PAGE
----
1 Barry Hill: Eagerly We Burn : Selected Poems 1980 – 2018 Martin Duwell , 2019 single work review
— Appears in: Australian Poetry Review , no. 14 2019;

— Review of Eagerly We Burn Barry Hill , 2019 selected work poetry

'At fewer than two hundred pages, Eagerly We Burn – the title is taken from one of the poems in a collaborative book with the artist, John Wolseley, devoted to birds – is a restrained and tight selected given the size of Barry Hill’s poetic output. The poems are organised by book but retrospectively (ie beginning with new work and ending with Hill’s first book, Raft) and there’s quite a bit of revision, especially of the earlier work, though it’s not rewriting, more a matter of adjusting and polishing. Raft was published when its author was forty-seven and the earliest poems in it were written when he was forty. That’s a late start for a poet but it does provide some clues that might help frame a description of what Hill has done and is doing. One gets a strong sense that the poems arise from what one is tempted to call “projects” though this can convey an inaccurate impression of a preconceived and planned intellectual quest. Hill’s projects might better be described as long term engagements with certain cultural, spiritual, intellectual, emotional and artistic experiences. Not necessarily an unusual source of poems but seldom done so exhaustively. Engagements like that are part of the powerful drive to extend the borders of the self, to, in Auden’s words, “twig from what we are not what we might be next”, and they tend to begin in maturity.' (Introduction)
1 John Jenkins : Poems Far & Wide Martin Duwell , 2019 single work review
— Appears in: Australian Poetry Review , no. 14 2019;

— Review of Poems Far and Wide John Jenkins , 2019 selected work poetry

'The book’s title says it all in a way. Few recent books have shown such a variety of styles and poetic modes The styles range from sharp, Duggan-like, found poems – “Overheard on bus // It was like . . . / grasping at fogwebs” – to extended meditations, parodies and (in “The Annual Eros Motor Joyride”) exhaustive explorations of a single comic idea. The modes range from lyric to narrative and all the varieties within them. It takes a little while and a few rereadings to work out that this is not a grab-bag of recent work (“compendium” might be a politer word) but a coherent book, attempting, with some deliberateness, to push the boundaries of the possible in poetry, to reject conventional consistency which is, as one of the poems says, “a bloodless abstract, a lesser good”.' (Introduction)

1 Judith Rodriguez : The Feather Boy & Other Poems Martin Duwell , 2019 single work review
— Appears in: Australian Poetry Review , no. 14 2019;

— Review of The Feather Boy and Other Poems Judith Rodriguez , 2018 selected work poetry

'It’s a sad fact that The Feather Boy is Judith Rodriguez’ final book of poems. She died late last year. It comes after a long publishing lull. Once having gotten underway as one of the four Brisbane poets of Four Poets in 1961 (where she published as Judith Green) she published books at a fairly conventional rate up to her New and Selected Poems of 1988, but after that her publications became rather sparser. The Feather Boy is really a retrospective collection of poems written after that date – as she says on the book’s cover “These are poems of nearly thirty years”. The cover also apologises for the resulting lack of “a tightly-themed book” before going on to say that the times demand a book of varied concerns and interests as do the variety of “people encountered”. There is a clue here to the book’s genre. It seems to me to be a “final book”, a certain kind of “late work” in which the author allows him or herself a good degree of latitude. I was struck by the similarities with Gwen Harwood’s final book, The Present Tense with its “Six Odes for Public Occasions”. In Rodriguez’ case this means including poems which lash out at the outrages of the period and those that celebrate friendships – usually those in which the friend has already died. Comic doggerel poems get to be included (the annual ASAL parody nights have a lot to answer for here) whereas they would have never made it into earlier, “straighter” books. All in all, there is a certain unbuttoning in poetic matters and a focussing on the humane values of friendship as the dark comes ever closer and everything is pared down to essentials. In fact, friends – in this genre – perhaps replace children as the centre of intimate interaction, presumably because, in advanced age, one’s the children have long since metamorphosed into separate and probably reasonably distant human beings.' (Introduction)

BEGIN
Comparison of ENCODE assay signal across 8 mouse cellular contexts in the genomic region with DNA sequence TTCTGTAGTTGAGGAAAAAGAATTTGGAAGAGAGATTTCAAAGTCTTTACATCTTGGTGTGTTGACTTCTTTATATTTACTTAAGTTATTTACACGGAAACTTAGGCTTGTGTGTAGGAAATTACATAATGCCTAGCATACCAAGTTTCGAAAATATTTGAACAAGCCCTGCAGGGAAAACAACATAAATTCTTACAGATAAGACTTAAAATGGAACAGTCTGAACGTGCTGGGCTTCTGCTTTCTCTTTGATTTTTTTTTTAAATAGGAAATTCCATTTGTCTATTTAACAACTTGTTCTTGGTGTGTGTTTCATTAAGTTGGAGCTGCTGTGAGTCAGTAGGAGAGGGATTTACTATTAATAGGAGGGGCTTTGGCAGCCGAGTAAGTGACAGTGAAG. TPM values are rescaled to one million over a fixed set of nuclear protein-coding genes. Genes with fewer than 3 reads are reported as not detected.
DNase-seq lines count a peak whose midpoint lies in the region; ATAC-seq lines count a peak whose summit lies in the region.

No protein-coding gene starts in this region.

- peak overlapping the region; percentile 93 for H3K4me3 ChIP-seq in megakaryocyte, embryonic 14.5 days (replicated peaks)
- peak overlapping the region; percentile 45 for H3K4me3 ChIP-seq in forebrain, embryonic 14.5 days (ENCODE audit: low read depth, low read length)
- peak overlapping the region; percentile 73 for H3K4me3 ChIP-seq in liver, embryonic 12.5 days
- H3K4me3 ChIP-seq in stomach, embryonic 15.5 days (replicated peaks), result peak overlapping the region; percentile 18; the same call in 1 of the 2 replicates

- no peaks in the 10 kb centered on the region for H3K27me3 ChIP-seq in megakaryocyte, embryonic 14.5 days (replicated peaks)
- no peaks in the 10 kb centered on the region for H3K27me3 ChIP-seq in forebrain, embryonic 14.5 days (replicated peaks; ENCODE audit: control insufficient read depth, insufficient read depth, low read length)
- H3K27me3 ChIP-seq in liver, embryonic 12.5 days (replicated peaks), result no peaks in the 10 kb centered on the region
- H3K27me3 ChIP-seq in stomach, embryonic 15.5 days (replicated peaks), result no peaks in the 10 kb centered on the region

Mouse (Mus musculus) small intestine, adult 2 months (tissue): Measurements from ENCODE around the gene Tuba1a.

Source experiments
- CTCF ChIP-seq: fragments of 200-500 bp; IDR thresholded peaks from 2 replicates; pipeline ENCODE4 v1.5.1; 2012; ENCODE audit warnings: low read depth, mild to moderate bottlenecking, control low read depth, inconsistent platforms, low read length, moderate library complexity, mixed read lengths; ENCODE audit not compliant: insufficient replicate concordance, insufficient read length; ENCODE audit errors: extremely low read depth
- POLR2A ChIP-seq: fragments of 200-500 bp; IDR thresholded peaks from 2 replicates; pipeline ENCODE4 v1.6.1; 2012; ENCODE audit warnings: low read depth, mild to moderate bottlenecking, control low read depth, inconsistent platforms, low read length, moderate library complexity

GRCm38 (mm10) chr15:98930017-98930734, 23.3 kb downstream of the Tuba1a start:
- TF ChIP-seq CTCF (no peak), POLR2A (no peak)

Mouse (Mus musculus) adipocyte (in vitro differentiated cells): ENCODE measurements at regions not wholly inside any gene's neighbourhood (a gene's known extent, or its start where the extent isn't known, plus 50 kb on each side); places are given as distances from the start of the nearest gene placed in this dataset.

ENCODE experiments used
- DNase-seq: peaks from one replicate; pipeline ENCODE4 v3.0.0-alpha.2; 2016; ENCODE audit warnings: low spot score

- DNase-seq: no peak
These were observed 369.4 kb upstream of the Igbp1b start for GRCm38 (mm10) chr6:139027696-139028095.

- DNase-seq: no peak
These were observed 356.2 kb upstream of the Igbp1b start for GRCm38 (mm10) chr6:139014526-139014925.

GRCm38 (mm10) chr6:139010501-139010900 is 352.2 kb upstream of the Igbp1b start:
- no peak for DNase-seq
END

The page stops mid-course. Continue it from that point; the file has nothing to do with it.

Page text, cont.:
1 Robert Harris : The Gang of One: Selected Poems Martin Duwell , 2019 single work review
— Appears in: Australian Poetry Review , no. 14 2019;

'The Gang of One is one of those literary rescue efforts that need to be both encouraged and supported. Robert Harris, who died at the young age of forty-two, was never a dominant figure in Australian poetry, a fact demonstrated by his spotty inclusions in the various anthologies of the time. Had it not been for this book, a selection from his five books, together with some journal-published poems and some unpublished ones, selected by Judith Beveridge and with a good introduction by Philip Mead, he might have disappeared forever, like so many others. Instead readers can now get a far better perspective on a decidedly odd, and in many ways impressive, career.' (Publication summary)

1 Sarah Day : Towards Light and Other Poems Martin Duwell , 2019 single work essay